The structure in which American businesses operate today would not be possible without outsourced manufacturing. Prior to the Industrial Revolution of the 18th century, American companies had no choice but to produce goods in-house, in small quantities, with resources limited to their location and available distribution channels. It wouldn’t take long, however, for the explosion of productivity in the early Industrial age to transform global trade and create a whole new business model where outsourcing labor for less became a reality.
The Industrial Revolution
Outsourcing began as a disruptive business strategy in the early 18th century, when the global economic climate shifted from one of scarcity to one of abundance. Because of the wide scope of technological advancements, small businesses were able to produce products in mass quantity, making operational demands much more costly. Most companies until this point were completely independent; they were built and managed by a single team with little to no outside help.
However, the newfound ability to produce en masse posed new challenges for business owners – how to retain their business structure having labor costs go through the roof. This is when independent contractors started offering services to multiple clients, rather than working in-house for one. Accountants, lawyers, insurance companies, small scale distributors, and more were the first “outsourced” work in America.
Early Technological Developments that Shaped Outsource Manufacturing
The first major innovation that shaped outsource manufacturing was the railroad. The railroad system in America made it possible for businesses to produce goods in states with lower labor and raw material costs, then sell them in more affluent areas for a greater profit. It then became commonplace for factories to produce similar goods for different companies, beginning the true development of a division of labor between the manufacturer, distributor, and brand.
The second major innovation of the Industrial Revolution was in the field of communications: the telegraph. Remote communication paved the way for outsourcing across the country, and of course, eventually communications overseas. As advancements in transportation and communications continued, outsource manufacturing grew. Soon American businesses were able to send their manufacturing to Europe, and eventually Asian countries to produce goods of the same or better quality, at a significant cost reduction.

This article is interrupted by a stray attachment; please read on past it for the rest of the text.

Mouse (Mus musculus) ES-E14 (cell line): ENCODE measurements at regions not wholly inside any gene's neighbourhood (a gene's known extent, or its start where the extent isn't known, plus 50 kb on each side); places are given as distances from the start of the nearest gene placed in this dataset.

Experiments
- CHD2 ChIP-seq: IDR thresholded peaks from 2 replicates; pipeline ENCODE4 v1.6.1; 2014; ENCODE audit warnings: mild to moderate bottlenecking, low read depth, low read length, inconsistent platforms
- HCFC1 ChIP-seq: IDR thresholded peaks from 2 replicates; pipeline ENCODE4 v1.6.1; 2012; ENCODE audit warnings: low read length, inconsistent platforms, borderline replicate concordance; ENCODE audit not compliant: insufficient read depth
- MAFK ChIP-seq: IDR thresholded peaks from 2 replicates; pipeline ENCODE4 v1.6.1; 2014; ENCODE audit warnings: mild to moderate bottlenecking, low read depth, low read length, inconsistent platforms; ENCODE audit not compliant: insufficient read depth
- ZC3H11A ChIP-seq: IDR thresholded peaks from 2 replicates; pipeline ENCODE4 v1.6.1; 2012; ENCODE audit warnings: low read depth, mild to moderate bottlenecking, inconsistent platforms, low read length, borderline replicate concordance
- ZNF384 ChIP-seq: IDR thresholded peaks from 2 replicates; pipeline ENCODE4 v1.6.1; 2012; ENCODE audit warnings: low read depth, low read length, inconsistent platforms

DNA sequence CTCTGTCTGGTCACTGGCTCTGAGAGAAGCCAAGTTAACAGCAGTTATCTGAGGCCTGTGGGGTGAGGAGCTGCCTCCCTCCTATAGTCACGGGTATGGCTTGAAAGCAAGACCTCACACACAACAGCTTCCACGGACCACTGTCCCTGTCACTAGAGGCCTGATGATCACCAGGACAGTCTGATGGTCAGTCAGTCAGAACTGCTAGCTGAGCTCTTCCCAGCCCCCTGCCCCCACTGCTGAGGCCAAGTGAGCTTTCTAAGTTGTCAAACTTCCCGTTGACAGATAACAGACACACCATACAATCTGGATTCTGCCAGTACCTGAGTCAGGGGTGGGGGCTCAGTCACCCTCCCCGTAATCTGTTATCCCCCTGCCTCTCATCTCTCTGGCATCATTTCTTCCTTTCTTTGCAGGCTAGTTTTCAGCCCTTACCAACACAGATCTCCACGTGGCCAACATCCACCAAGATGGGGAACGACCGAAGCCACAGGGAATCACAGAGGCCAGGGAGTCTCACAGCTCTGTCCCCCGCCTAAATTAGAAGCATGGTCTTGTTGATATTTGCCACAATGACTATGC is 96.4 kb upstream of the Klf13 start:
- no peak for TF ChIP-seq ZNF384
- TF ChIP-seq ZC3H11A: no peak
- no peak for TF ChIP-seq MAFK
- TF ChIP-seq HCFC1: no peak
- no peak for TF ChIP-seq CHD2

As outsourcing became more commonplace in the business environment, more and more companies decided to send their manufacturing overseas in order to focus on the core objectives of their business. Many were willing to reallocate resources overseas in order to focus on branding and customer service, rather than the production of their goods.
During the 1970s, when consumer electronics became widely popular and available, it became commonplace to move manufacturing to the East. The advantages were primarily the lower labor costs, however cost savings due to U.S. tax environment and lax rules regarding employee work hours, benefits, and wages also attracted many American enterprises.
This fundamentally changed the way American businesses are run today. Most of our Fortune 500 are merely R&D plus a solid brand; they no longer produce their own products in-house.
Present-Day Outsource Manufacturing
In the 21st century, it is hard to find a consumer product that hasn’t gone overseas for at least a portion of its production. When companies develop strategic partnerships with contract manufacturers, they are able to focus on the core competencies of their business while producing the same quality products at a cost saving to consumers. It is a win-win for both consumer and company.
As new technologies are developed, companies can expect an even greater cost reduction, higher quality products from overseas partners, and growing opportunity to innovate and explore new territory with their products and services.